Sins of the Fatherby Author / Tiffany Fussell
Sins of the Father
Tiffany L. Fussell
Copyright 2017 Tiffany Fussell
Table of Contents
Table of Contents
The Summer Pool
About the Author
That was the last night we’d spend with our baby girl.
Mercy was a slight, bitty thing with lanky legs and arms. The brownness of her skin reminded me of my mother’s. It was soft and smooth and I kept it that way by bathing her in milk once’t a week on the night before church. That way, she’d look her best in that white little dress. I made three of them for her. She had five regular ones for school, one for each day of the week, and three white ones for Sunday church.
She come in from playing Jacks and hopscotch and double-dutch outside all day with her friends and I helped her clothes off and poured her milk bath. She was some kind of dirty and made a mess. Still splashing about at her age.
I asked her why she gone and done that fer, making her mama have to clean up more when she knows I still have to do our hair curls for the morning.
We had a fine supper that evening. We wasn’t able to eat like that usually, but looking back now, I’m proud we was able to give it her. Oh, and they laughed during that supper! I recall Papa talking ‘bout some old man that come into the garage earlier that day and asked something funny. I didn’t think it was particular funny, but Mercy sure got a tickle out of it. He was always telling her stories. They had a sort of a bond. Not like me and her did. They had a special bond. Yes indeed.
We cleaned up the plates and I hung the dishtowel and Mercy always made me throw it over the handle like I do because it makes a slap sound and she was wondering when the day would be when she could do it, too. That made me proud. Least something come out of all them houses I cleaned to put clothes on her back. But no daughter of mine was ought to be a maid.
Her papa worked hard, too jes’ like me. He had so much grease on his hands at night when he come home. Mercy’d watch him scrub with the pumice stone I got him from the hardware store. The water would run black as coal and then lighter black and then just like that, the water’d turn clear. Like it washed the whole day away. And they’d look to each other and smile like it was magic. Plumb crazy, I tell ya.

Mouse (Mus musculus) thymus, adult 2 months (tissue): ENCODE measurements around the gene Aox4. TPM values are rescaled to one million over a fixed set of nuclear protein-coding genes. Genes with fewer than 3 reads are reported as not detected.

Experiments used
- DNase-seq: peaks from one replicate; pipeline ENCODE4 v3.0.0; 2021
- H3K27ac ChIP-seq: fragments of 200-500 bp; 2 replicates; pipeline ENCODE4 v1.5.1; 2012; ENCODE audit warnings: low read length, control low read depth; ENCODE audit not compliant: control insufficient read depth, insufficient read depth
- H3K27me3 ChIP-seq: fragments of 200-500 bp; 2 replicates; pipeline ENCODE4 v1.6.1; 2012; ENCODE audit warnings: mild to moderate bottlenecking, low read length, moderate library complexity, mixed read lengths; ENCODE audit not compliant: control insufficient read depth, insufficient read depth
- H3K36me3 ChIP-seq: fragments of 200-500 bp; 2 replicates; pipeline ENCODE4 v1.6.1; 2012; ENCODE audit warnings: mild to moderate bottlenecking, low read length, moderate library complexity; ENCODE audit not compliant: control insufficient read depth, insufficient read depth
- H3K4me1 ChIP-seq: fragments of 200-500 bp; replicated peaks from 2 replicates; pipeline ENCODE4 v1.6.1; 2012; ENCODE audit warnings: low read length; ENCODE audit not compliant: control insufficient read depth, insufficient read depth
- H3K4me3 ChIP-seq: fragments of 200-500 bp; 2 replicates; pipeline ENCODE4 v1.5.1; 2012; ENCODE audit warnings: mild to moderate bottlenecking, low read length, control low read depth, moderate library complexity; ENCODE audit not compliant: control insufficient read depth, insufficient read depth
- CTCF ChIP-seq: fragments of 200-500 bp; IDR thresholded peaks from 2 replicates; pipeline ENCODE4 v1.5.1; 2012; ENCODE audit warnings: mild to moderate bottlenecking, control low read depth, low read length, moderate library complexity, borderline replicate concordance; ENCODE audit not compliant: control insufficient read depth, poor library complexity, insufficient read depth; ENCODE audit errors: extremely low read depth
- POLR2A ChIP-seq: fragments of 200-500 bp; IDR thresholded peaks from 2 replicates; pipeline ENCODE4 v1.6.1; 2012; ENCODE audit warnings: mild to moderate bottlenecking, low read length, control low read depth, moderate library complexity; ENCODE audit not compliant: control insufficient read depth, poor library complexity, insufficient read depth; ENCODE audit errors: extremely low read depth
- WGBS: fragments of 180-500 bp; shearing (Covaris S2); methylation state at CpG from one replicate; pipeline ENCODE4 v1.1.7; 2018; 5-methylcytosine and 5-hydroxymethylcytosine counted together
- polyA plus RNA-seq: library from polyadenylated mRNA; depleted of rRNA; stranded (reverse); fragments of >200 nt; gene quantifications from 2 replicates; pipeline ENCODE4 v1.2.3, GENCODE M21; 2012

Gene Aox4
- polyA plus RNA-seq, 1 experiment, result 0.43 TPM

After Papa tucked her in and she said her prayers to the Lord above, we closed the door and went off to bed. ‘Bout a quarter after ten, I hears something coming from the kitchen. And then I smells it. So, I walk out into that kitchen and stands there at the door. Took them near ten minutes to realize I was even there they was giggling and ‘shshing’ each other and carrying on so. Papa had Mercy sprung up jes’ a sitting there on that blessed countertop in her nightclothes. He was standing in the dim light of the overhead stove lamp frying up some okra. Isn’t that something else? If they wanted to be making something that I wasn’t going to smell, how come they frying up okra? Everybody knows that smell, sweet Lord.
I like to have scared the living daylights out of the both of them when I ‘nnounced I was there by turning on the hall light behind me. Their heads snatched round fast as lightning and they squinted, trying to get their eyes fixed to me.
“What are you doing up at this hour frying okra?” I asked.
“Well, Ma, I think you just answered your own question,” Papa replied. Mercy stopped a giggle by covering her mouth. I stood with my hand on my hip to show I was not amused.
“And what you think you’re doing with that girl setting up there like she’s the queen of Sheba?” I asked. “Get down from there this instant, Mercy. Ain’t you got no sense, Fred?” He knows I’s mad when I call him Fred. “What kind of a zample is this to set for a young lady if she ever want to move up in this world. You gone be proud to have a grown daughter with no manners?” I said it real firm-like. In my heart I knowed it was nice to see my family in that moment. Those the kinds of things you remember one day when you old. But in the real world, people like us can’t play ‘round like that. Ain’t no room for it. Nuh-uh. No way. I had to be the straight and narrow for her so ain’t nobody would think she was a heathen and that I got no sense when it come to raising my chirren.
Fred was just an old, soft fool. He ain’t never been nothing but that when it come to Mercy. He can’t help it. He jes’ stood there like a scolded little boy. She swung her legs with their little white socks back and forth. He grabbed her and put her down from the counter. She give him a pout and he said, “Your Ma’s right. You getting too old for me to be letting you up here anymore, Mercy.”
They ate they okra at the table with dinner napkins like I made them to, while I cleaned up the mess in the kitchen. They was still stifling giggles the whole while. Then we finally went off to bed.
Fred never understood this thing that I did. You couldn’t love like that. You ‘specially couldn’t let them see you love. The minute they do, they take that thing you love from your chest, they rip it out and tear it up and you ain’t never going to see that thing again.
And that’s what they did to our Mercy. That church blew up with her in it the next day.
That Sunday, three other girls had parents who must not have knowed this thing, neither.